Murray coming back to Orioles Mercker to be sent to Indians in return for veteran slugger

DH waives no-trade clause

Deal could be finished today, AL sources say


BOSTON -- Eddie Murray is back.

Almost, anyway. The Orioles are on the verge of reacquiring the slugger, according to league sources, in a trade with the Cleveland Indians that may be completed as soon as today.

The Orioles are expected to deal left-hander Kent Mercker for Murray, who has waived a no-trade clause in his contract to rejoin his former team. Murray, 40, needs nine more homers to reach 500 for his career. He will serve as the team's designated hitter, and the switch-hitter will give the Orioles a better lineup against left-handed pitchers.

It remains to be seen whether the acquisition of Murray will

improve the playoff chances of the Orioles, who lost, 2-0, to the Boston Red Sox and knuckleballer Tim Wakefield yesterday -- without center fielder Brady Anderson, who still is waiting to find out if his case of appendicitis will lead to surgery that will sideline him three to six weeks.

Murray hit 333 homers for the Orioles before he was traded in 1988 to the Los Angeles Dodgers for pitchers Brian Holton and Ken Howell and infielder Juan Bell. Since then, he has bounced from the Dodgers to the New York Mets to the Indians, surpassing 3,000 hits along the way.

When he was with the Orioles before, Murray wore No. 33, one of only five numbers retired in club history. Twice before a retired number came out of retirement -- Earl Weaver (No. 4) and Frank Robinson (No. 20) each came back to manage.

The trade of Murray for Mercker is a swap of two players who have fallen out of favor with their respective teams. (There also could be cash considerations in the deal, as well.) Murray hit .323 with 21 homers and 82 RBIs last year. Nonetheless, Indians general manager John Hart seemed reluctant to sign Murray, and only did so at the urging of manager Mike Hargrove, who said he needed Murray's presence in the clubhouse.

Murray and Hart went through a difficult negotiation for his $2 million contract in 1996, and reportedly they no longer are on speaking terms.

Murray is batting a respectable .262 overall, but he has hit with diminished power this season -- 66 of his 88 hits have been singles, and with nine doubles, a triple and 12 homers, Murray's slugging percentage is lower than that of Cleveland shortstop Omar Vizquel. Historically among the best clutch hitters in major-league history, Murray is batting .213 with runners in scoring position this year. As his production has slipped, so has his playing time.

Nine days ago Murray was told that he wouldn't be the Indians' designated hitter against right-handed pitchers, and Cleveland -- which visits Camden Yards later this week -- intended to cut his at-bats against left-handers as well.

The Indians want to assess two of their younger players, Brian Giles and Jeromy Burnitz, as they prepare for the possibility of Albert Belle departing as a free agent. Murray is hitting .292 from the right side, .251 from the left side.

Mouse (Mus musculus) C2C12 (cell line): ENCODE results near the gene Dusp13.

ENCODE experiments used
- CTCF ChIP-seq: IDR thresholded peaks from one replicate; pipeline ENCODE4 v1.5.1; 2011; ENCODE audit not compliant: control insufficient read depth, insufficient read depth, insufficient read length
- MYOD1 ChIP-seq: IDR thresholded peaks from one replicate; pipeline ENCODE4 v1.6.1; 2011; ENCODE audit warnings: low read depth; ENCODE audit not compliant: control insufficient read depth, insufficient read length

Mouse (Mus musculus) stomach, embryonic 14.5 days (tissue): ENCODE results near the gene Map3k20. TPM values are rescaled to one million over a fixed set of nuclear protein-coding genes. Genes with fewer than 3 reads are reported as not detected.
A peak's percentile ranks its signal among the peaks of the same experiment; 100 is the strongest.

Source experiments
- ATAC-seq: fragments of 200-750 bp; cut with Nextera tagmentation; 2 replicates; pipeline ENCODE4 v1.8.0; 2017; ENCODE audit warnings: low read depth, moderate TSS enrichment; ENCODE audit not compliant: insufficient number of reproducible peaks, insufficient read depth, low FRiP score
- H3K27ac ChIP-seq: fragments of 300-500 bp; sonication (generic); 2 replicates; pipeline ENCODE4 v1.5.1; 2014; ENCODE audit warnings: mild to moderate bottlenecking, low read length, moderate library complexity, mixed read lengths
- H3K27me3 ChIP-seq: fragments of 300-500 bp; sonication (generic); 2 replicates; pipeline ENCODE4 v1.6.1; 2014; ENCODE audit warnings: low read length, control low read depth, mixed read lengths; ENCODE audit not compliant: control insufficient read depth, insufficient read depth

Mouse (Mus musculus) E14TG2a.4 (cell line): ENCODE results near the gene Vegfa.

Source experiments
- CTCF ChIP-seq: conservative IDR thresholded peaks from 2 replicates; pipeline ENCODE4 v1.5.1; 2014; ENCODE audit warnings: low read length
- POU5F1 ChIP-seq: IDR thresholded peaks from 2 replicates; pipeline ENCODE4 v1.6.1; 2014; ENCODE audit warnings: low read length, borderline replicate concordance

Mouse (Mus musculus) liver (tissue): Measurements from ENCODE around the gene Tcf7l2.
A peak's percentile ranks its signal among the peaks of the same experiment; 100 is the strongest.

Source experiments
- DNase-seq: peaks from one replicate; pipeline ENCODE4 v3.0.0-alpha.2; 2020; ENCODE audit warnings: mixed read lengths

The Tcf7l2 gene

Mercker, 28, has been a terrible disappointment to the Orioles since being acquired from the Atlanta Braves for prospects Joe Borowski and Rachaad Stewart last December.

General manager Pat Gillick believed he was trading for a talented left-hander who had been lost among the other exceptional Atlanta starters. At the time, Gillick talked about how he felt he was trading for a pitcher with a fresh arm, because the Braves used Mercker infrequently.

Gillick felt so good about Mercker's potential that he included in his contract a $3.3 million option for 1997 that would kick in automatically if Mercker pitched 180 innings.

But Mercker is about to leave the Orioles four months into the season having pitched a total of 58 innings, with a 3-6 record and a 7.76 ERA. Mercker lost his spot in the rotation after getting hammered by the Texas Rangers on June 18, and has pitched only twice since then. He has given up 12 homers, 73 hits and 35 walks.

Mercker, who lives in Ohio, said privately in the past few days that he would welcome a trade to Cleveland, and would even agree to go to Triple-A to get his arm and mechanics in shape.

"I'd love to stay here [with the Orioles]," Mercker said yesterday, when informed he was probably heading to Cleveland. "I don't want to give up on myself. Pat traded for me, and I didn't do my job."

All that being said, though, Mercker added, "I'd be excited to go to Cleveland."

Murray was nearly traded to the Orioles last month. A swap of Bobby Bonilla and Jeffrey Hammonds for Murray, Burnitz and Albie Lopez was vetoed by Orioles owner Peter Angelos, who didn't want to trade Bonilla to another American League team.

Murray broke in with the Orioles in 1977 and immediately established himself as one of the best run-producers in baseball. Coming into this season, Murray drove in fewer than 82 runs only twice in his career, and each time was in a year interrupted by a strike (1981 and 1994). Six times he has driven in 100 or more runs.

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